Growth in the global supply of fish for human consumption has outpaced population growth in the past five decades.  Fish consumption increased from an average of 9.9kg in the 1960s to 14.4kg in the 1990s and 19.7kg in 2013, with current estimates pointing towards further growth beyond 25kg[6]

The intensity of fishing activity, combined with the increasing demand for fish, has meant enormous growth in the aquaculture industry. People are choosing to live more mindful, healthier lifestyles, which includes eating more fish. This correlates to the increase the number of hatcheries and well boats required to cope with growth in demand.


6. What is the process of raising fish in a healthy aquaculture environment?

From egg to smolt, the fish spend around 12 – 18 months in a land-based hatchery. At the hatchery each fish is vaccinated by hand to resist the natural viruses and diseases found in the oceans before they are transferred to salt water.  At about 40 days, they are ready to receive food through the mouth. It is important to provide good water quality, adequate temperature and excellent feed availability and composition.  The fish are now called fry, and are held in tanks where they are fed a fine feed crumble. While they grow, they are sorted based on size and gradually introduced to pelleted feed. Smoltification is the physiological process where the fish adapts to live in sea water – which is delayed as long as possible to protect fish health and production numbers.


7. What are the solutions that Evoqua is rolling out to key players in the aquaculture industry, and what impact are they having?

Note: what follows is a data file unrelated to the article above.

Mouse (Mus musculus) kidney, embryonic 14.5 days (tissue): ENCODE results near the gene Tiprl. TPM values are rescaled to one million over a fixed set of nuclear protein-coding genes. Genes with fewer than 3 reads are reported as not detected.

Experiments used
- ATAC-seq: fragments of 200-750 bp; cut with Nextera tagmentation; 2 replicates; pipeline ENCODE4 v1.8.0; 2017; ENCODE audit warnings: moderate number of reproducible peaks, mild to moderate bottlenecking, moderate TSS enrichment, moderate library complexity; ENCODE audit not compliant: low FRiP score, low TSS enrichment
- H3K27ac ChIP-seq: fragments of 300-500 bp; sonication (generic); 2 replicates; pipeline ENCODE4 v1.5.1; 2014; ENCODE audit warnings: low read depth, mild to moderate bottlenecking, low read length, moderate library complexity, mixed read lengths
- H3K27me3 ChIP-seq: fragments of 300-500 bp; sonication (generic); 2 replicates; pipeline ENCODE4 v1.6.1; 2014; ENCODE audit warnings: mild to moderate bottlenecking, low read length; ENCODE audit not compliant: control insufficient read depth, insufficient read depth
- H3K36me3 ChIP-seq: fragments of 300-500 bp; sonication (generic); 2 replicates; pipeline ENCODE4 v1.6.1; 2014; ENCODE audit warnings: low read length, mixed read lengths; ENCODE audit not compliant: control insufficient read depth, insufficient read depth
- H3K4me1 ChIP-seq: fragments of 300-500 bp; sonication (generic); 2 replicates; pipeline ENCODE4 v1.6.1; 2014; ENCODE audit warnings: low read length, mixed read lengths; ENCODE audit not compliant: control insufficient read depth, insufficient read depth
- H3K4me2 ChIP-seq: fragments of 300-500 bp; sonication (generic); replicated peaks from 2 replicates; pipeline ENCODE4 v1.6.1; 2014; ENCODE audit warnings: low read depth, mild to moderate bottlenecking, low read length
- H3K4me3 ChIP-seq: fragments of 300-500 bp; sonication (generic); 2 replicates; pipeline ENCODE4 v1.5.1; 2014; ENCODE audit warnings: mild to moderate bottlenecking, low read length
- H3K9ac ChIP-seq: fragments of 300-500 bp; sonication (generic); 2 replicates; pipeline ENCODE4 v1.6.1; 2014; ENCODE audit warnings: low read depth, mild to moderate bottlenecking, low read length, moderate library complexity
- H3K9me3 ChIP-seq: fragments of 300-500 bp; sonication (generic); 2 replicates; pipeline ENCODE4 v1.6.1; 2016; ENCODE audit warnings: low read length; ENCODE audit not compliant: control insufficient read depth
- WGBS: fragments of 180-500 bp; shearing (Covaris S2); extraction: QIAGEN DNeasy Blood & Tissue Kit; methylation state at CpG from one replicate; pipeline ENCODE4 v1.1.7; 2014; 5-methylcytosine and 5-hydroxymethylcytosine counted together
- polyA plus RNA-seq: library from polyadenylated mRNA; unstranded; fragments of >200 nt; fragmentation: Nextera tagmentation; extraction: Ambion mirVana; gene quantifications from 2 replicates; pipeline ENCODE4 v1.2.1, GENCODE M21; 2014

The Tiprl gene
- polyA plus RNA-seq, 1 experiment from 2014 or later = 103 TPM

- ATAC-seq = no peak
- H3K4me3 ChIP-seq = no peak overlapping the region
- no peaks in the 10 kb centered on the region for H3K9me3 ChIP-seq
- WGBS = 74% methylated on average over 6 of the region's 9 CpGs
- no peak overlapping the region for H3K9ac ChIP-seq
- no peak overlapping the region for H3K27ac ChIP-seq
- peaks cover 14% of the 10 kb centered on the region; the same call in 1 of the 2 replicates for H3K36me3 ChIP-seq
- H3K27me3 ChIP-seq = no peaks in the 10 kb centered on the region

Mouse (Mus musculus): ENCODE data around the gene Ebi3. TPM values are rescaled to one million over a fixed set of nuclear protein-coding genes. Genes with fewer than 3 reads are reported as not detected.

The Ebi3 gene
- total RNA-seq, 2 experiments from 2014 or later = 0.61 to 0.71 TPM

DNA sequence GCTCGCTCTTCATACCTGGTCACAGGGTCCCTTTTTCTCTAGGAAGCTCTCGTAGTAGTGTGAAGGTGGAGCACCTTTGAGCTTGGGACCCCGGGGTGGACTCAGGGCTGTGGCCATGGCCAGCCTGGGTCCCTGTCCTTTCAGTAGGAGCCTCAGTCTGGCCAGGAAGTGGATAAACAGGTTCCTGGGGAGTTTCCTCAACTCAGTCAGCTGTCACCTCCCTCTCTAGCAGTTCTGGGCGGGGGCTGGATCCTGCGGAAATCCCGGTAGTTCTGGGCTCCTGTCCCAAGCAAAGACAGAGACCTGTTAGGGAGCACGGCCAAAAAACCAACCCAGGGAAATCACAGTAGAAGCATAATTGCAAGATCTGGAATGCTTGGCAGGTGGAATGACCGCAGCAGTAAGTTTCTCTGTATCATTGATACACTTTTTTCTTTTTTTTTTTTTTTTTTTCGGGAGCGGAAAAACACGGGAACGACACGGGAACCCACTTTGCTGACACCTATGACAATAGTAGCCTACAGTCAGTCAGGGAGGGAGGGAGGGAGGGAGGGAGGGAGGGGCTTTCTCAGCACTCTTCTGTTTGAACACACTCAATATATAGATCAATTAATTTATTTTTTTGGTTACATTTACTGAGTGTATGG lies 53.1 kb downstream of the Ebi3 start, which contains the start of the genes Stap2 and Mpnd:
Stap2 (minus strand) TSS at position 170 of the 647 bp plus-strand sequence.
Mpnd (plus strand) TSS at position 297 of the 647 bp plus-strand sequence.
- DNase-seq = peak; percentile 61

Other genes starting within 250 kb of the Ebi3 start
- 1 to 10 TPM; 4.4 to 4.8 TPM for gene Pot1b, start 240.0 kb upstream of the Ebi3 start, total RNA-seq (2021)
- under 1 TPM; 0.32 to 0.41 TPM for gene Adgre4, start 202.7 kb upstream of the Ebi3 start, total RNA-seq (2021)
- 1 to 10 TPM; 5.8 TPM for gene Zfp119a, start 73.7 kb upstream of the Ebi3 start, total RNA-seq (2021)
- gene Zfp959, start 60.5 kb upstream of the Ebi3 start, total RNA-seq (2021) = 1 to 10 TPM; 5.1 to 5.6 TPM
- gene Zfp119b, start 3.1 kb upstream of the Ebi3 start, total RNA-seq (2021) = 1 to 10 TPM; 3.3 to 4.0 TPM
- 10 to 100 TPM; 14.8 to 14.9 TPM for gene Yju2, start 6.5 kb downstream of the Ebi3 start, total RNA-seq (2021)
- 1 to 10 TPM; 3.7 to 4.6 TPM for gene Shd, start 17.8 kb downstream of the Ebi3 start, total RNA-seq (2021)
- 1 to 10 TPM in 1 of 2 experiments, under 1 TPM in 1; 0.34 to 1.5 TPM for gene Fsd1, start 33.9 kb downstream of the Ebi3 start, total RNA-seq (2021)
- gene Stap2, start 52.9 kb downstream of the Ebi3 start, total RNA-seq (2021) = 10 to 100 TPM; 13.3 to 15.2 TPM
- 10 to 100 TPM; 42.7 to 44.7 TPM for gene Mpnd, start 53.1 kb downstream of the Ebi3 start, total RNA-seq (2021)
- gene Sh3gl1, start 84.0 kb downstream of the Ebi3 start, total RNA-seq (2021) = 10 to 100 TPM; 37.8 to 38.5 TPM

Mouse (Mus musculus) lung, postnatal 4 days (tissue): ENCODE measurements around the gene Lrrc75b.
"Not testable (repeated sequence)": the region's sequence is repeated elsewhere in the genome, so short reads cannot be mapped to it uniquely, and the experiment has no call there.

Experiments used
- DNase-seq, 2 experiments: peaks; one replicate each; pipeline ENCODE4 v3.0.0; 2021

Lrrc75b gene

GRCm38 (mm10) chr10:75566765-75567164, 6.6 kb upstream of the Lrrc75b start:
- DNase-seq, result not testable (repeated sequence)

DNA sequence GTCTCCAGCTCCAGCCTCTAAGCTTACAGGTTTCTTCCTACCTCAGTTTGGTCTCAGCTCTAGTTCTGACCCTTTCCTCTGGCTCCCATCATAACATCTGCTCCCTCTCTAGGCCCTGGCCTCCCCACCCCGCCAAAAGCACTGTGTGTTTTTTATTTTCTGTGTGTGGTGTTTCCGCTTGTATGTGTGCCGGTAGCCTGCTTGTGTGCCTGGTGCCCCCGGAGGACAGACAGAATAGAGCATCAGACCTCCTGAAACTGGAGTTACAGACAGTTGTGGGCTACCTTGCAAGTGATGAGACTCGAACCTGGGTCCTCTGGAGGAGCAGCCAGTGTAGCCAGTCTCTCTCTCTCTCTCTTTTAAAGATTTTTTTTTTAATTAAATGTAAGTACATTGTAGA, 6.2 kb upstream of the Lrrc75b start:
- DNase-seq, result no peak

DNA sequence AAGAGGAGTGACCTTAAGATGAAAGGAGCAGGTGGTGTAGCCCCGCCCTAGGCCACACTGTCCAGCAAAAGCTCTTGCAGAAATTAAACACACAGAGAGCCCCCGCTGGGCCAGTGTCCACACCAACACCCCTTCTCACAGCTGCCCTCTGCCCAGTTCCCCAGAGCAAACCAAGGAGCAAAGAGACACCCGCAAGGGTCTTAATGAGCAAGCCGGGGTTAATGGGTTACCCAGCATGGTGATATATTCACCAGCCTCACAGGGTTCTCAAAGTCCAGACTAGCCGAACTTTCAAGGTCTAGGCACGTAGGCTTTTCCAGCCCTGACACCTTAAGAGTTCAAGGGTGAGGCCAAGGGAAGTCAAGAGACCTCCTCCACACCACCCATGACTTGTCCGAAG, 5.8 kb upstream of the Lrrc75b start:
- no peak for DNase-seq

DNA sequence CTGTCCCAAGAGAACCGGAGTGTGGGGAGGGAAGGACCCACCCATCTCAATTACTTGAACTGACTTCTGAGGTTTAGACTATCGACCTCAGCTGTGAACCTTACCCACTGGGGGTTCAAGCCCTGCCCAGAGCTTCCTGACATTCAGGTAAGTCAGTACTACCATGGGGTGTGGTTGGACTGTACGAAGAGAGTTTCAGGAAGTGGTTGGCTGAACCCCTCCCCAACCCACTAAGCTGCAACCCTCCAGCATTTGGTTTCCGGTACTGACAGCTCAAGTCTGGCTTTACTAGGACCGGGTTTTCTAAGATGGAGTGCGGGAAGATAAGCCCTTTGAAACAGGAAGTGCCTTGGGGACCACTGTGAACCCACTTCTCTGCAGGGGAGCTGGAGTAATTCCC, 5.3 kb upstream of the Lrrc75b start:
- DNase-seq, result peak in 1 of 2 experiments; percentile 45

Evoqua has different applications for the aquaculture industry including sustainable disinfection solutions for fish hatcheries, well boats (used to transport live salmon), recirculating aquaculture systems (RAS) used to raise the smolts for up to 18 months, and fish processing plants (wastewater).  These are the types of solutions that prevent outbreaks of ISA (Infectious Salmon Anaemia) and parasitic sea lice which can not only harm fish health, but cause a total stock cull on any fish farm affected.

Utilising UV technologies to keep water clean and free from disease can increase yields in existing infrastructures.  Our expertise and solutions can help farmers produce healthier and larger fish, improved water quality, possible increases in stock density and vastly reduces the risk of disease.

Our UV systems offer the effective & proven inactivation of microorganisms such as bacteria, viruses, moulds & pathogens without the use of chemicals.

UV solutions are used for disinfection and removal of organic and inorganic contaminants, including chlorine, ozone and total organic carbon (TOC).  What is good about UV technology is that it is often used where conventional chlorine disinfection cannot be applied and can also be used in Advanced Oxidation (AOP).

The key benefits of Evoqua’s UV technology in aquaculture are multifarious.  UV requires no storage, handling or transportation of toxic or corrosive chemicals; it is highly effective at inactivating a wide range of microorganisms including chlorine tolerant pathogens; and it enables water reuse capabilities to meet sustainability objectives and boost production.

I am proud to say that Evoqua has the broadest range of disinfection technologies on the market, which can be applied across the aquaculture industry. Our ozone solutions remove farm water impurities such as organics, pesticides and nitrites, while reducing discoloration/tannins, thus enabling the fish to remain healthy throughout the farming process. Evoqua analyzers and controllers provide monitoring solutions for disinfection process parameters assuring compliance with health, safety and regulatory standards and providing peace of mind for aquaculture producers. 


Diane White is the Industrial Disinfection Sales Manager, Aquaculture for Evoqua Water Technologies, EMEA.

Connect with Diane White on LinkedIn.


[1][2][3] Food and Agriculture Organisation of the United Nations[4][5][6] [i][ii]